Imagine an aquatic highway flowing between two marshy coasts. One shoreline belongs to Malaysia, the other toIndonesia. Each offers a maze of jungly hideaways: inlets and coves that favor pirates’ stealth vessels over slow, hulking ships.
It’s a narrow route running 550 miles, roughly the distance between Miami and Jamaica. This bottleneck is plied by one-third of the world’s shipping trade. That’s 50,000 ships per year — ferrying everything from iPads to Reeboks to half the planet’s oil exports.
The world’s fascination with neo-piracy now centers on Somalia. Thanks to the 2013 thriller “Captain Phillips,” in which Tom Hanks plays a cargo ship captain abducted by Somalis, even US teenagers know the anarchy-prone African state is a breeding ground for pirates.
At least it was. In truth, Hollywood stumbled onto Somalia’s piracy phenomenon rather late. In the last three years, pirate strikes in Somali waters have plummeted 95 percent to a meager seven incidents in 2013; none were successful.
Piracy in Southeast Asia, meanwhile, is accelerating. Attacks and attempted attacks in the waters of Indonesia — which controls much of the Malacca Strait and its environs — totaled 107 last year. That’s a 700 percent increase in just five years.
The German insurance firm Allianz, which released these figures in a new report, is now sounding a warning: Southeast Asian piracy must be reined in before it’s too late.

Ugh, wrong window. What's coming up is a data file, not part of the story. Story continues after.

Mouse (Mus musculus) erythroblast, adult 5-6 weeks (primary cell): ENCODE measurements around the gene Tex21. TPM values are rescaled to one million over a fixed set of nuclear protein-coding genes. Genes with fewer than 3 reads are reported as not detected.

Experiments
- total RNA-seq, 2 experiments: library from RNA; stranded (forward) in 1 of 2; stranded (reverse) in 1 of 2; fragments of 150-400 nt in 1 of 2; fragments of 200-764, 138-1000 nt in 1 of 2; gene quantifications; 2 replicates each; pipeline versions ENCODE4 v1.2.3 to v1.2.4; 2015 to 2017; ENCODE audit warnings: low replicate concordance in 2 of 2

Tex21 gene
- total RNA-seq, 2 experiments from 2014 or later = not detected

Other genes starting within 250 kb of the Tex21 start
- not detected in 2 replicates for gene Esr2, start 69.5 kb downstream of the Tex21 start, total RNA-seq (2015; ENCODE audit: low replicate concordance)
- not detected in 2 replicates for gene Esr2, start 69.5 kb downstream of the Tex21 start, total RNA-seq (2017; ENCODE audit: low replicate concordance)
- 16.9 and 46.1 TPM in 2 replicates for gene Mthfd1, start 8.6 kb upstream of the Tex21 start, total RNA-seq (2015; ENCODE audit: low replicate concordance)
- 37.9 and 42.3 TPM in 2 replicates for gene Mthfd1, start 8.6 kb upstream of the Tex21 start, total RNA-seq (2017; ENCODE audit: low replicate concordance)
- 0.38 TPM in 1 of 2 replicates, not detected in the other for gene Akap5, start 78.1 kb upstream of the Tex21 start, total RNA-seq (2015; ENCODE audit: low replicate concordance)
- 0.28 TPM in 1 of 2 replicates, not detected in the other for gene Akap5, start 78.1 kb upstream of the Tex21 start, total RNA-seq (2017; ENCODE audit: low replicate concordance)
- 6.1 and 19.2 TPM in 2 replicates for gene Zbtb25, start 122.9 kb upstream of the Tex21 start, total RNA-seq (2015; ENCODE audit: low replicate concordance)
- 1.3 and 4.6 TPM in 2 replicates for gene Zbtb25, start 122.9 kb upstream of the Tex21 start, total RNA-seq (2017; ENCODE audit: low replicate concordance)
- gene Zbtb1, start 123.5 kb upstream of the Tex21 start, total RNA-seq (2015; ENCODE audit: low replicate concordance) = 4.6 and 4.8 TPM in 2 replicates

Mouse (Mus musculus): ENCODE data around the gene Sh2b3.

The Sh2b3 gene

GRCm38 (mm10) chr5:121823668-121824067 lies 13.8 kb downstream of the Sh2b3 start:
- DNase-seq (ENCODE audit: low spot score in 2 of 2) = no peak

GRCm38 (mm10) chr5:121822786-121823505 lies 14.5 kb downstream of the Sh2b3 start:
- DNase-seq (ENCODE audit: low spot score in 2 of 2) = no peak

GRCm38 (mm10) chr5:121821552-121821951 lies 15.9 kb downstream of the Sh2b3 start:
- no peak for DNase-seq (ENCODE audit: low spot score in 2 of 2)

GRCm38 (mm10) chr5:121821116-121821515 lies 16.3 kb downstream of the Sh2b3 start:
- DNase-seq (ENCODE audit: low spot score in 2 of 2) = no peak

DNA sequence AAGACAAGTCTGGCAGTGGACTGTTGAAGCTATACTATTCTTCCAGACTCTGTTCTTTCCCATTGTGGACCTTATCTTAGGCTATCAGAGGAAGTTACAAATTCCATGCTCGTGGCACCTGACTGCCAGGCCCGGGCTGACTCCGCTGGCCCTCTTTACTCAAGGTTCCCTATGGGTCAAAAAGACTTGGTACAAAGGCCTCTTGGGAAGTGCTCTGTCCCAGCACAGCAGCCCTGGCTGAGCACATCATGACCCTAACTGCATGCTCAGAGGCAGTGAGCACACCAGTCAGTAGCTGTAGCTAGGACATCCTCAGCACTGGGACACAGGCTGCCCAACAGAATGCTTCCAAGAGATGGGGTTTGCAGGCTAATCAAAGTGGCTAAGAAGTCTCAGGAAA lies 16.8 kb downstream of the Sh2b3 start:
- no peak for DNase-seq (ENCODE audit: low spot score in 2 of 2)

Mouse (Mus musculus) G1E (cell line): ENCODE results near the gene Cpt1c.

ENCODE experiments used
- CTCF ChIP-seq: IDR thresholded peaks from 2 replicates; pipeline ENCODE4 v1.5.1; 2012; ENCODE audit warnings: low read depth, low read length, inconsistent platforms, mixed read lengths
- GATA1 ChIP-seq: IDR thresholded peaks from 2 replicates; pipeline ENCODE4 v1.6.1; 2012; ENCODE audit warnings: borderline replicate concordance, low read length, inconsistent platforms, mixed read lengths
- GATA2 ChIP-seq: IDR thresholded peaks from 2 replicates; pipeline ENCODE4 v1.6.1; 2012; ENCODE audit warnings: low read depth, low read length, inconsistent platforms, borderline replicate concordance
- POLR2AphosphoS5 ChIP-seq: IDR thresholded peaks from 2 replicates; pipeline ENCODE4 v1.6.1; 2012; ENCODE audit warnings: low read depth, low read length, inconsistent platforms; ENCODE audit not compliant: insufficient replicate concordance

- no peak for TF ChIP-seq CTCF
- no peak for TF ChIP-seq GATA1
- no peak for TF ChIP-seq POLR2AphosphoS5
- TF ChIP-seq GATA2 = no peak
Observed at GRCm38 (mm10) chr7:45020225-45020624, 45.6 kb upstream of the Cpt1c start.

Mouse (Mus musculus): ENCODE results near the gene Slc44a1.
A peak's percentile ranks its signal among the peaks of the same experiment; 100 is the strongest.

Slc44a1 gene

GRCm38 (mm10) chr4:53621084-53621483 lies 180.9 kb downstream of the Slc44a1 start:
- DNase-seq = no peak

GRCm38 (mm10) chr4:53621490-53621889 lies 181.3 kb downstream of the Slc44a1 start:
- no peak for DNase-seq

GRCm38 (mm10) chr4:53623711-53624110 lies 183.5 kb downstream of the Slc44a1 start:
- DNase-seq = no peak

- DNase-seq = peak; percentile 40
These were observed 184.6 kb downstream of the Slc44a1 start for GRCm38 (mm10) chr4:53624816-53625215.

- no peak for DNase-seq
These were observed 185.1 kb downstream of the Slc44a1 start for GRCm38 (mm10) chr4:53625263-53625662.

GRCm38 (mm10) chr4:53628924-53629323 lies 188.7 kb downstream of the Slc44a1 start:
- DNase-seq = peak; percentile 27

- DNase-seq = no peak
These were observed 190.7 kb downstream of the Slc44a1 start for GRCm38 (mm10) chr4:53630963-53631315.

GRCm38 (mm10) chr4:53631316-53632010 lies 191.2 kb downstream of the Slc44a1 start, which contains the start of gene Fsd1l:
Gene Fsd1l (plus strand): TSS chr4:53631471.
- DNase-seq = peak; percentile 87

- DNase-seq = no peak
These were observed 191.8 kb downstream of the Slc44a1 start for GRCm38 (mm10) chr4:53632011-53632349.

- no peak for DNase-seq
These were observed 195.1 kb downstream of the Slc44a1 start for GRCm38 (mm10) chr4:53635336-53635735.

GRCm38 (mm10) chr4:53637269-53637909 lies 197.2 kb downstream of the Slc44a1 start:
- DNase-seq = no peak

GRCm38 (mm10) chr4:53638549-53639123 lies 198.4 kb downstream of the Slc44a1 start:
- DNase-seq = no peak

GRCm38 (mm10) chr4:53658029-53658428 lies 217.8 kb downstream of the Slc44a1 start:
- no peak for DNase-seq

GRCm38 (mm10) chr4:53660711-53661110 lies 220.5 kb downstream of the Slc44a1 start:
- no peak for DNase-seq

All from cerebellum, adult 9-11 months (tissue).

The attacks mostly amount to “opportunistic thefts carried out by small bands,” according to Allianz, but these syndicates could potentially “escalate into a more organized piracy model.”
Somali hijackers vs. Indonesian bandits
None of this would surprise 18th-century European spice traders. They lived in terror of Malacca Strait pirates who staged bloody ship raids — all from the same shores cargo ships chug past today.
Piracy has long transfixed locals “born to the hard and dreary life of the fisherman,” writes historian Donald B. Freeman in the 2003 book “Straits of Malacca: Gateway or Gauntlet?”
A pirate’s life, Freeman wrote, was traditionally viewed in the region as a “passport to adventure, riches and prestige rather than a criminal occupation.” This tradition, paired with the pirate-friendly terrain, “helped give the region a reputation that made merchants and legitimate seafarers tremble at the very thought of traversing the strait.”
Modern-day captains plying risky waters look to a guide called the BMP. Based on intel from Western navies and shipping firms, it offers tactics on avoiding pirates and — if that doesn’t work — fending them off and surviving abduction.
The guide’s best advice? Go really fast. No pirates have ever boarded a ship pushing 18 knots, or nearly 21 miles per hour, the guide says.
But that’s practically impossible in the Strait of Malacca.
The channel is simply too crowded and too shallow. Gigantic vessels are instead forced to churn through at slow speeds that invite pirates in fast-moving skiffs. (To save fuel, today’s cargo ships often travel at about 14 miles per hour. That’s slower than 19th-century sail boats.)